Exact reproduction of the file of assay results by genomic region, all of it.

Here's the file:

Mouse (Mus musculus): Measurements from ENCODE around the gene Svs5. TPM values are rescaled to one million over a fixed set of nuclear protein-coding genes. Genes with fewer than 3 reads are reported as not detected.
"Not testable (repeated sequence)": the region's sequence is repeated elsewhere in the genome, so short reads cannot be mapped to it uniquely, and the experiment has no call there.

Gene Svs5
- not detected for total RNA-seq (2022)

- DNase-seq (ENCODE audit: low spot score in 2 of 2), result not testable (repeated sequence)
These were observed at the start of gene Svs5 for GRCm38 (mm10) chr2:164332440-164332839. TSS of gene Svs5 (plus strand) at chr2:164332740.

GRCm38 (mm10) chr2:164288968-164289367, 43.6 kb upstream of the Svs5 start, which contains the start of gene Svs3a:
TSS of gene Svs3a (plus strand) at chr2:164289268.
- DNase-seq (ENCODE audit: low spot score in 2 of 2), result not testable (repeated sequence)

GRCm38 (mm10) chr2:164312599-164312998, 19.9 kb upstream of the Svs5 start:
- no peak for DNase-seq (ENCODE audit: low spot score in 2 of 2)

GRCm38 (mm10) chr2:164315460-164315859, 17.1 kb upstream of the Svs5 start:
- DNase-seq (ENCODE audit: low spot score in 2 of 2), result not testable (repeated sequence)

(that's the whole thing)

Mouse (Mus musculus): Measurements from ENCODE around the gene Svs5. TPM values are rescaled to one million over a fixed set of nuclear protein-coding genes. Genes with fewer than 3 reads are reported as not detected.
"Not testable (repeated sequence)": the region's sequence is repeated elsewhere in the genome, so short reads cannot be mapped to it uniquely, and the experiment has no call there.

Gene Svs5
- not detected for total RNA-seq (2022)

- DNase-seq (ENCODE audit: low spot score in 2 of 2), result not testable (repeated sequence)
These were observed at the start of gene Svs5 for GRCm38 (mm10) chr2:164332440-164332839. TSS of gene Svs5 (plus strand) at chr2:164332740.

GRCm38 (mm10) chr2:164288968-164289367, 43.6 kb upstream of the Svs5 start, which contains the start of gene Svs3a:
TSS of gene Svs3a (plus strand) at chr2:164289268.
- DNase-seq (ENCODE audit: low spot score in 2 of 2), result not testable (repeated sequence)

GRCm38 (mm10) chr2:164312599-164312998, 19.9 kb upstream of the Svs5 start:
- no peak for DNase-seq (ENCODE audit: low spot score in 2 of 2)

GRCm38 (mm10) chr2:164315460-164315859, 17.1 kb upstream of the Svs5 start:
- DNase-seq (ENCODE audit: low spot score in 2 of 2), result not testable (repeated sequence)